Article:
Students present to the class the results of their research for each of the items. Ask students with the physical components to present first, followed by those researching protocols.

The following indicates the level of detail expected from the student lucky-dip research.

Explain: First introduced in 1973, TCP is what applications use to communicate with one another. It was created to unify the many networking protocols. The web browser communicates with network software using TCP. TCP breaks down the data communicated between applications into packets so that IP can send them to another computer. IP is the communication that takes place between computers. It is IP that actually sends packets between computers and routes them to their correct destination. TCP reassembles the packets once delivered by IP.

Learning construction

  1. Select one student from the existing groups to role-play a receiving computer, which will receive an email communication from the class’s simulated human network. 
  2. Prepare a message and place it inside an envelope. 
  3. Make clear to the class that you (the teacher) represent the sending computer. Write 'EMAIL' on the front of the envelope.
  4. Groups make a label description of their function. Groups each sit in separate parts of the room.
  5. Students remain in their original group, although it is preferable now to split the TCP/IP group into two separate groups: TCP and IP.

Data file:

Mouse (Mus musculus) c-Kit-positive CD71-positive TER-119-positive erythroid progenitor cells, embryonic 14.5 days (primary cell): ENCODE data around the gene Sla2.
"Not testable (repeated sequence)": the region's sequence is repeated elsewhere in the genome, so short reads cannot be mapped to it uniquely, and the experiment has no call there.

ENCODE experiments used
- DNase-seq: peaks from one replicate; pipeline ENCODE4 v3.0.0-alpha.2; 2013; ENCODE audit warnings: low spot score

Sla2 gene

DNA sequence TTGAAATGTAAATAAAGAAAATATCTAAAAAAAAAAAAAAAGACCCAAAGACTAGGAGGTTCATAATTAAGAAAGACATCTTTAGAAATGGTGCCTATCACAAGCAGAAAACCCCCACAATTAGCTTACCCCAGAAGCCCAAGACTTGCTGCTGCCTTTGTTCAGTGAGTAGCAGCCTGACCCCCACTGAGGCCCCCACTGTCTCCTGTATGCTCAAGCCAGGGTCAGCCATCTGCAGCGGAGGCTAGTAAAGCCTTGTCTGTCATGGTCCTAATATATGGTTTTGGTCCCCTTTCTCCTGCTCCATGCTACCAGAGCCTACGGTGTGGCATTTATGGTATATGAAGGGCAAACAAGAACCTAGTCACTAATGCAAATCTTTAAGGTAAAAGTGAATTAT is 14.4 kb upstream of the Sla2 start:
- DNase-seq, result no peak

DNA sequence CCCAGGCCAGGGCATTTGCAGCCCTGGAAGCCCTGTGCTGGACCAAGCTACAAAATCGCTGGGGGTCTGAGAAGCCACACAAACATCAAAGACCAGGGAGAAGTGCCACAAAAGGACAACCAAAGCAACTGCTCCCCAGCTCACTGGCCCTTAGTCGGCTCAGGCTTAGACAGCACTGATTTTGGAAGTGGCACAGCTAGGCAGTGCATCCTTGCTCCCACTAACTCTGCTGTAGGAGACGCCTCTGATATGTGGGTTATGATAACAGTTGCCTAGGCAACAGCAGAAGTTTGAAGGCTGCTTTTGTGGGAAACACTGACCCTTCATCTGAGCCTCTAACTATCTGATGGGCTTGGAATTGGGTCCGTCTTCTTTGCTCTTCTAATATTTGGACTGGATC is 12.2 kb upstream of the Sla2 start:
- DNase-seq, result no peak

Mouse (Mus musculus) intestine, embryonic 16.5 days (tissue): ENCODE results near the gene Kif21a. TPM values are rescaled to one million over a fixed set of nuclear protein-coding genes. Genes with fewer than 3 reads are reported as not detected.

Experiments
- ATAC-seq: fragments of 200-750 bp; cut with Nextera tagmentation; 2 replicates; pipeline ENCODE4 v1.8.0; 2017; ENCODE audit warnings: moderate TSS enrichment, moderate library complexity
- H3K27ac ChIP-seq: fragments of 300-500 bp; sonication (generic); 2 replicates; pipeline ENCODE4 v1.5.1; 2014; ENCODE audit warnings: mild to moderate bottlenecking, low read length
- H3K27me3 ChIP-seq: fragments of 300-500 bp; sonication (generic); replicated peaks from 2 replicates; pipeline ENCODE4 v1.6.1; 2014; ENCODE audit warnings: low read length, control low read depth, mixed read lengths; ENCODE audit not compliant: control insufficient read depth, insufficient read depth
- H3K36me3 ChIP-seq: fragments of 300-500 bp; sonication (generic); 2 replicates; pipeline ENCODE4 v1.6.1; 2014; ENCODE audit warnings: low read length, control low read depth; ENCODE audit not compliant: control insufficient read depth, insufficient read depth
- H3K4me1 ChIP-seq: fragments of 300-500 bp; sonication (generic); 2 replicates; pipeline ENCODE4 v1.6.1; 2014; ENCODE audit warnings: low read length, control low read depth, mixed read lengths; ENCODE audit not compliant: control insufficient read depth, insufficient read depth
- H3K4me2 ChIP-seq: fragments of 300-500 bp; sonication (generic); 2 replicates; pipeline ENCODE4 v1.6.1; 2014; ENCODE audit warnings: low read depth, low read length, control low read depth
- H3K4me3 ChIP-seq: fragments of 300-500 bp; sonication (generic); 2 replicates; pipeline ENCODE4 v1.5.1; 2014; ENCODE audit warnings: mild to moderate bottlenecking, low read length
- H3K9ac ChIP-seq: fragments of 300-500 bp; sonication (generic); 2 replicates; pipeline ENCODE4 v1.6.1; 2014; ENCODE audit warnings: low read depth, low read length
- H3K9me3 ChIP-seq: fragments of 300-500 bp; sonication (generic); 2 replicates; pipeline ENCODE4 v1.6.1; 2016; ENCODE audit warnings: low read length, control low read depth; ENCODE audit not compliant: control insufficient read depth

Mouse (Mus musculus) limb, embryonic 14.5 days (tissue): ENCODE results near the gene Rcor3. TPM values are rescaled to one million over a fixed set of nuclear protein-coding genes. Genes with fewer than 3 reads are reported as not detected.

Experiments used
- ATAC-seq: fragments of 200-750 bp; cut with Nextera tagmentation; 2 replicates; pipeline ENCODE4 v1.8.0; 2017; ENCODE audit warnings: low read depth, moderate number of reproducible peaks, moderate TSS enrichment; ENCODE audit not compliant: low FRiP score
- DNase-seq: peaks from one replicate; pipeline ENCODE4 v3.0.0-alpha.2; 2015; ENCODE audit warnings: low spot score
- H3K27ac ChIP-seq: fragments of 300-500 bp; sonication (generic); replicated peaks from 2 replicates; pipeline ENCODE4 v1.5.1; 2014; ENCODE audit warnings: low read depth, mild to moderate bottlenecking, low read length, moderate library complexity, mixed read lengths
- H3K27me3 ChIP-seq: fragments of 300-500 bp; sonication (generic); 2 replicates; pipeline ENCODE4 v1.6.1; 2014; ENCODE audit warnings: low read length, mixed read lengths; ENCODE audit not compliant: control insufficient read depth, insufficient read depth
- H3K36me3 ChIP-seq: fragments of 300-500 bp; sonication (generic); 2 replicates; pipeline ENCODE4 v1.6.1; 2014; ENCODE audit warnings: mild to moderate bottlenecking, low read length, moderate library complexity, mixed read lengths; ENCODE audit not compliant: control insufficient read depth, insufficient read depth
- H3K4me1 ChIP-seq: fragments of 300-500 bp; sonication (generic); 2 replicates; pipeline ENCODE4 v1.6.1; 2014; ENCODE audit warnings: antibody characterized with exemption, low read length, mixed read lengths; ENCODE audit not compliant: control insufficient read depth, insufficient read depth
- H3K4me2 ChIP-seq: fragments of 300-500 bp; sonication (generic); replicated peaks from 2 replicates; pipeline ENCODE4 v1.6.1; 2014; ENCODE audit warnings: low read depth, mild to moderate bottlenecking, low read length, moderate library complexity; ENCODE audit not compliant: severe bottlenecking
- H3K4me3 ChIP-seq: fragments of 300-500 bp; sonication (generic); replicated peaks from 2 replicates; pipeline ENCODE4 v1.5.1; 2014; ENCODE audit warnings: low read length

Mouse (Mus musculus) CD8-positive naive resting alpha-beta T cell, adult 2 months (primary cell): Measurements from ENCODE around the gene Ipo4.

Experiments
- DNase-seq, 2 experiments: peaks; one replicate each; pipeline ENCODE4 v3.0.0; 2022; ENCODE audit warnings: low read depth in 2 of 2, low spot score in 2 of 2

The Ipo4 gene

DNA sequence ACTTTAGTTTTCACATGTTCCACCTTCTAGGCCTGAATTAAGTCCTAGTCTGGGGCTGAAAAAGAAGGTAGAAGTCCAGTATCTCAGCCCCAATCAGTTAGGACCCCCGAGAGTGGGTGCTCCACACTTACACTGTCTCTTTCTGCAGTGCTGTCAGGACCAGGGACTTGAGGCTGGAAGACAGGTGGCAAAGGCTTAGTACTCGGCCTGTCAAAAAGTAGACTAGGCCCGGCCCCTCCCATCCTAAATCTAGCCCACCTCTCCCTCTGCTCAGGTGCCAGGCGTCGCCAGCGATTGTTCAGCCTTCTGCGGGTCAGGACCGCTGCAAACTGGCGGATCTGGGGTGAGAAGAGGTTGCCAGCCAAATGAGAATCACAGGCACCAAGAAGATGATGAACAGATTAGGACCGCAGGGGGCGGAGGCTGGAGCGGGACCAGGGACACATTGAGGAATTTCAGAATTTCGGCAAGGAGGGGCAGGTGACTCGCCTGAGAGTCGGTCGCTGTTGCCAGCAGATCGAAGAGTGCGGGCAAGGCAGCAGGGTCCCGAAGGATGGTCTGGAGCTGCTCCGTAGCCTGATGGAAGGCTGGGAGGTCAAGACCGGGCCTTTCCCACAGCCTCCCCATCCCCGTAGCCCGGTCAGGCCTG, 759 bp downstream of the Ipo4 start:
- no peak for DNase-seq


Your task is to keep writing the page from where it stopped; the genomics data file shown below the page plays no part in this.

6. Form an additional group by selecting one member from the larger sized groups. They form a new Internet service provider (ISP) group.
  7. Groups elect a spokesperson.
  8. Groups spend time preparing and clarifying the precise functions they will perform when or if they receive data (the email message). They will be told from whom they will receive it and to whom they will be sending it.
  9. Write the following for all to see, as a suggested order in which the message will travel:transmitting computer (teacher), Internet protocol, TCP, IP, modem, ISP, router, ISP, switch, bridge, router, hub, modem, IP, TCP, receiving computer.

    (Note: How Does the Internet Work is a useful diagram.) 

  10. Hand the message to the Internet protocol group.
  11. The message now begins its journey. Each group’s spokesperson in turn describes the function they perform on the message and who they will next hand it to until it reaches the final destination computer.
  12. See How Computers Add Numbers in One Lesson: This video treats the adding of two numbers at the logic level, and may be helpful.

Learning demo

Students view the episode: The Internet: Packets, Routing and Reliability, part of the excellent expanding video series produced by code.org. The role-play is repeated now that the functions have been clarified and better understood.